Guest Blog: Mat Oxley - Why MotoGP has gone soft

MotoMatters.com is delighted to feature the work of iconic MotoGP writer Mat Oxley. Oxley is a former racer, TT winner and highly respected author of biographies of world champions Mick Doohan and Valentino Rossi, and currently writes for Motor Sport Magazine, where he is MotoGP correspondent. We are featuring sections from Oxley's blogs, which are posted in full on the Motor Sport Magazine website.


Why MotoGP has gone soft

Frame flex is the black art of MotoGP chassis design. Here’s why chassis are getting softer, not stronger, despite ever-increasing speeds and horsepower

Study this photo of the front end of a Repsol Honda RC213V, particularly the upper triple clamp. Notice how the underside (between the two HRC logos on the left and right) has been scalloped out, so that much of the triple clamp can only be a few millimetres thick.

What does this tell us? That Honda, like everyone else, is making its MotoGP chassis softer and softer.

There are a few reasons for this, but most of all it’s because Michelin’s MotoGP tyres are of a softer construction than the Bridgestones, which the championship used from 2009 to 2015. If the tyres are softer, the chassis must be made softer to match, because both must work together in harmony.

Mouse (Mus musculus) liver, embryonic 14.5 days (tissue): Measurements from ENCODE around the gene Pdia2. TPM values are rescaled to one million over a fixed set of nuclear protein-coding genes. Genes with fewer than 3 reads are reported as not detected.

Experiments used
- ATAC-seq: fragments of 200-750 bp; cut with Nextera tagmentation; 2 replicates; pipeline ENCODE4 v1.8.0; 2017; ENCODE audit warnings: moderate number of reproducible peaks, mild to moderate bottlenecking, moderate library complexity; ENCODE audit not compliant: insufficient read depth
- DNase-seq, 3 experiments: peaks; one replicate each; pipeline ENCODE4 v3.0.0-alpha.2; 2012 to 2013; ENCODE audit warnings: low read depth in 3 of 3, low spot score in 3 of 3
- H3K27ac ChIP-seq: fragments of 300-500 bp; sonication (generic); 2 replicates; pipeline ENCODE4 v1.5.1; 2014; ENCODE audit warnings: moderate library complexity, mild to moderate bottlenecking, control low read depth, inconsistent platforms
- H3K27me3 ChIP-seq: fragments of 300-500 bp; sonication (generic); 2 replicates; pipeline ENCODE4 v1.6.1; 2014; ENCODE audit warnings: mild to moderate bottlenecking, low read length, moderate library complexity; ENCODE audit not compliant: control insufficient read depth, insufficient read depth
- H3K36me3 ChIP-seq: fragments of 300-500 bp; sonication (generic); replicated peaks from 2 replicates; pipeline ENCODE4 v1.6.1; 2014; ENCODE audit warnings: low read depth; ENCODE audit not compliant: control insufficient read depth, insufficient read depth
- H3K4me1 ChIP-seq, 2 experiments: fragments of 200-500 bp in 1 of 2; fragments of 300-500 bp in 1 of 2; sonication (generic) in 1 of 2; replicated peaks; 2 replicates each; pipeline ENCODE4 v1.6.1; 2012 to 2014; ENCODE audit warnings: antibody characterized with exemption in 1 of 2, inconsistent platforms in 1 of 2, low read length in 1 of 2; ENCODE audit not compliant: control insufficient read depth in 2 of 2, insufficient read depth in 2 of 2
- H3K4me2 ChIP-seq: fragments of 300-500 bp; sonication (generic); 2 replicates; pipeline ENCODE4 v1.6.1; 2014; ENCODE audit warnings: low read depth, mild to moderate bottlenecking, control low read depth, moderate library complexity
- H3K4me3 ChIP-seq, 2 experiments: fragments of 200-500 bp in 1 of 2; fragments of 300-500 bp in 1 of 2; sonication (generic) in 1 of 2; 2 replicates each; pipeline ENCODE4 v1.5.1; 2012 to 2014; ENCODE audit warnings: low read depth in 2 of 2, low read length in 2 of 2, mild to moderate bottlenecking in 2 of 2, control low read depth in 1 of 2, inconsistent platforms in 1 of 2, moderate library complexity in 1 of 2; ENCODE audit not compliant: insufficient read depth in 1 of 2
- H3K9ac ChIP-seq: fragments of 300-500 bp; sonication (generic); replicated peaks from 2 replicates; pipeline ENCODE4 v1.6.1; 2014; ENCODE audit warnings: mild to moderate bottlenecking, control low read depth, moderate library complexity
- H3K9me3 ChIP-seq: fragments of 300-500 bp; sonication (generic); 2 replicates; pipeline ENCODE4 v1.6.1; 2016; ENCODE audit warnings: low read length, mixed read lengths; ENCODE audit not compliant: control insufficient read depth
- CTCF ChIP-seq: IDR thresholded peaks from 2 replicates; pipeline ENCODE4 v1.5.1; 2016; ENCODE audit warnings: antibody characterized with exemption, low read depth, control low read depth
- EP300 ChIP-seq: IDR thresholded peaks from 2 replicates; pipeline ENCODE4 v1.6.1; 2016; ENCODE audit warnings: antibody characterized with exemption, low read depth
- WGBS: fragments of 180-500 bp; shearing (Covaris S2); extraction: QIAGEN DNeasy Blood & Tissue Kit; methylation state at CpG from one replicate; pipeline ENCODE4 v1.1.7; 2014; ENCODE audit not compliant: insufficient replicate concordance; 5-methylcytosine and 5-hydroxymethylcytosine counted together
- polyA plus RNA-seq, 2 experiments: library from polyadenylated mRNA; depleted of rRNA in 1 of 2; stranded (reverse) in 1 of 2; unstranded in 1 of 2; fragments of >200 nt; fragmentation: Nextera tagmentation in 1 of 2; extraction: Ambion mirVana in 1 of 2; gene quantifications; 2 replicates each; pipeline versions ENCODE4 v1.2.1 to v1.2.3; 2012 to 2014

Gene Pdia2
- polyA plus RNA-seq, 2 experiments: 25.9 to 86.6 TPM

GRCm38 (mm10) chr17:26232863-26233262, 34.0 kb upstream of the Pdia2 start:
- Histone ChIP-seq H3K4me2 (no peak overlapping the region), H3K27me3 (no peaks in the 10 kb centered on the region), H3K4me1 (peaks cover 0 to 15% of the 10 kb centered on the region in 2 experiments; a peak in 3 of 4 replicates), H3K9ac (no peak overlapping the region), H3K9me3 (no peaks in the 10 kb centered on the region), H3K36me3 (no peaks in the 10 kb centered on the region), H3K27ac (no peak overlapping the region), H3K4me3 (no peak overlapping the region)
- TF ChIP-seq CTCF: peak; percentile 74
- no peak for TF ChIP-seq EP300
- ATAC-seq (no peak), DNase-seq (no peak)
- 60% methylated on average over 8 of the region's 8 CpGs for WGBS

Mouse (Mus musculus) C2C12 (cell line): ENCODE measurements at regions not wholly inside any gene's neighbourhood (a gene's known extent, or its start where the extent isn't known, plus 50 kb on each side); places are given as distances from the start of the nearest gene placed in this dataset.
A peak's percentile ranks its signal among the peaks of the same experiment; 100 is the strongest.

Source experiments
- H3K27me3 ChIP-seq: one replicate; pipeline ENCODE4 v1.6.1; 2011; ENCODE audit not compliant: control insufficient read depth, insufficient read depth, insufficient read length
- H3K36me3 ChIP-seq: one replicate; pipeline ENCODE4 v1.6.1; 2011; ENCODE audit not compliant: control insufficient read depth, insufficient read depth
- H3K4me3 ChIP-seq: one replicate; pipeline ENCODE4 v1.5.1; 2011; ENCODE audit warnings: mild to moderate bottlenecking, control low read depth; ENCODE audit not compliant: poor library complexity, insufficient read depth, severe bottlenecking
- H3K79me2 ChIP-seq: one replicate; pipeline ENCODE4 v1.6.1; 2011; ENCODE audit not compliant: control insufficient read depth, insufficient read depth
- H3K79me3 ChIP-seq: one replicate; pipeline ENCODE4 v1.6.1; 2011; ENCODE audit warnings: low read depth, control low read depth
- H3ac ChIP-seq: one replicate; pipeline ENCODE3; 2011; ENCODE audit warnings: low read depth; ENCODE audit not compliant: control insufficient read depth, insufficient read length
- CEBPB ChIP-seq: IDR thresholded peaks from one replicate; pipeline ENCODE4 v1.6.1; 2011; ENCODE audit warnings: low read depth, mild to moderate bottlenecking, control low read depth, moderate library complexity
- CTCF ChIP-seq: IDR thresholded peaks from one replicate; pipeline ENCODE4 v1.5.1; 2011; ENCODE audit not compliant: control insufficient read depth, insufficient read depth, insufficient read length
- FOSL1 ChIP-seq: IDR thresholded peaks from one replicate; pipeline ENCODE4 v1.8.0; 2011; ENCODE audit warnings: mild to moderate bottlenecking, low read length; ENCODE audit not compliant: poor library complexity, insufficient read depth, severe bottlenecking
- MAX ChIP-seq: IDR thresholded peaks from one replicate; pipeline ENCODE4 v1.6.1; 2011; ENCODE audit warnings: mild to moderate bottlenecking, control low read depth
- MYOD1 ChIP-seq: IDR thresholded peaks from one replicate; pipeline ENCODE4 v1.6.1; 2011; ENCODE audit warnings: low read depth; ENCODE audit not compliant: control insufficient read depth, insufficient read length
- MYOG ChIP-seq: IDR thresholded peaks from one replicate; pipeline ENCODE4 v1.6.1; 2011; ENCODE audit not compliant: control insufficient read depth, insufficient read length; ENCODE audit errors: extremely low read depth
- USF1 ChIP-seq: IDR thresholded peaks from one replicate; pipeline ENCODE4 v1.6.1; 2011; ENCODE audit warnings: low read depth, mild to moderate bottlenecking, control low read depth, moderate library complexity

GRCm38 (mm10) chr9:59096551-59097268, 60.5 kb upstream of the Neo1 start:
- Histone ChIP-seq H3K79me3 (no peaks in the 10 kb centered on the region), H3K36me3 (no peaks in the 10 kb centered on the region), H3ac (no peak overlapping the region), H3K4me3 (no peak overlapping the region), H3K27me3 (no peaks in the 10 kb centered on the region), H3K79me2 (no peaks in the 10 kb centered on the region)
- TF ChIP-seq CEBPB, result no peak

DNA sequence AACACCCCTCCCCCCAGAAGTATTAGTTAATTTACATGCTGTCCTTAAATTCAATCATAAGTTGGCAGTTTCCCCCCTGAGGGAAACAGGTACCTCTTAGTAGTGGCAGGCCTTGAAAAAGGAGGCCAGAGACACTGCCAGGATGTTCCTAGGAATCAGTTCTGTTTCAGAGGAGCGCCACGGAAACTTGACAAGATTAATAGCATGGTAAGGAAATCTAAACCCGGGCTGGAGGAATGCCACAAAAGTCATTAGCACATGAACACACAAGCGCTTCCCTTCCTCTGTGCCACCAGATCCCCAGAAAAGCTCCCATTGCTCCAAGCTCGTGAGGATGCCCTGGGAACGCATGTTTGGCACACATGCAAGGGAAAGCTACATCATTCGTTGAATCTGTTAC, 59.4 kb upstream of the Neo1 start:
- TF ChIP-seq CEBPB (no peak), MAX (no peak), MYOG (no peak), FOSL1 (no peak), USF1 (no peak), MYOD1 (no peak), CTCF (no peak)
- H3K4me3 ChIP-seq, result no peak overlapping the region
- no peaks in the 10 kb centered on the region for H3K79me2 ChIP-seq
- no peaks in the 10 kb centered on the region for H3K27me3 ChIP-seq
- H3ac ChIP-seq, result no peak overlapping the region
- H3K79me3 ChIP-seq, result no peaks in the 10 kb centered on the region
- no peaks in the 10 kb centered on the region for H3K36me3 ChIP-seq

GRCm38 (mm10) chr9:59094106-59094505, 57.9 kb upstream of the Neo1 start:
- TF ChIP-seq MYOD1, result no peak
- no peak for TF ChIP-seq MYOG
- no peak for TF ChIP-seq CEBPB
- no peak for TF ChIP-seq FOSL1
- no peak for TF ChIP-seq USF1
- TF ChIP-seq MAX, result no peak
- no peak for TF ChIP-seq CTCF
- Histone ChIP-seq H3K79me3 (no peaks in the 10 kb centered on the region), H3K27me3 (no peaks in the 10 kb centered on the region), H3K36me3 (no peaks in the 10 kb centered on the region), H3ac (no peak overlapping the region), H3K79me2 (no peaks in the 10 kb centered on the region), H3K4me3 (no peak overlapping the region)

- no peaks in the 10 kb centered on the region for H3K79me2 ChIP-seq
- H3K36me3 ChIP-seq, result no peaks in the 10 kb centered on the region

“Historically speaking, the Bridgestone tyres had a much harder construction, so everything was much harder: the triple clamps, the chassis and many other parts,” says Takeo Yokoyama, HRC technical manager. “Since Michelin tyres were introduced we are going softer and softer, to get more feedback, to get more feeling and to make the bike turn better. We are still going in this direction.”

There have been other changes since the Michelins arrived. The stiffer Bridgestone slicks required a lot of load to make them work, so chassis became shorter to increase load transfer to the front tyre on the way into corners and to the rear tyre on the way out of corners. The Michelins need less load, so some factories have slightly increased wheelbase since 2015, while also raising the centre of gravity to ensure the bike still drops into corners nicely.

However, chassis stiffness is the most fascinating area of chassis design and it’s still as much a black art as a science. Engineers want the frame and ancillaries to offer excellent longitudinal stiffness, so the bike stays straight and stable while pulling 1.5g during braking, and they also want enough stiffness so the bike reacts to rider steering inputs.

But once the bike is on its side the chassis needs to flex laterally, because the front forks and rear shock don’t really work once they are past 45 degrees from the vertical. A few millimetres of lateral (sideways) flex provided by a softer frame, swingarm, triple clamps, forks and so on allows the bike to track bumps and ripples better, so the tyres grip the asphalt more effectively, which, of course, is what racing is all about.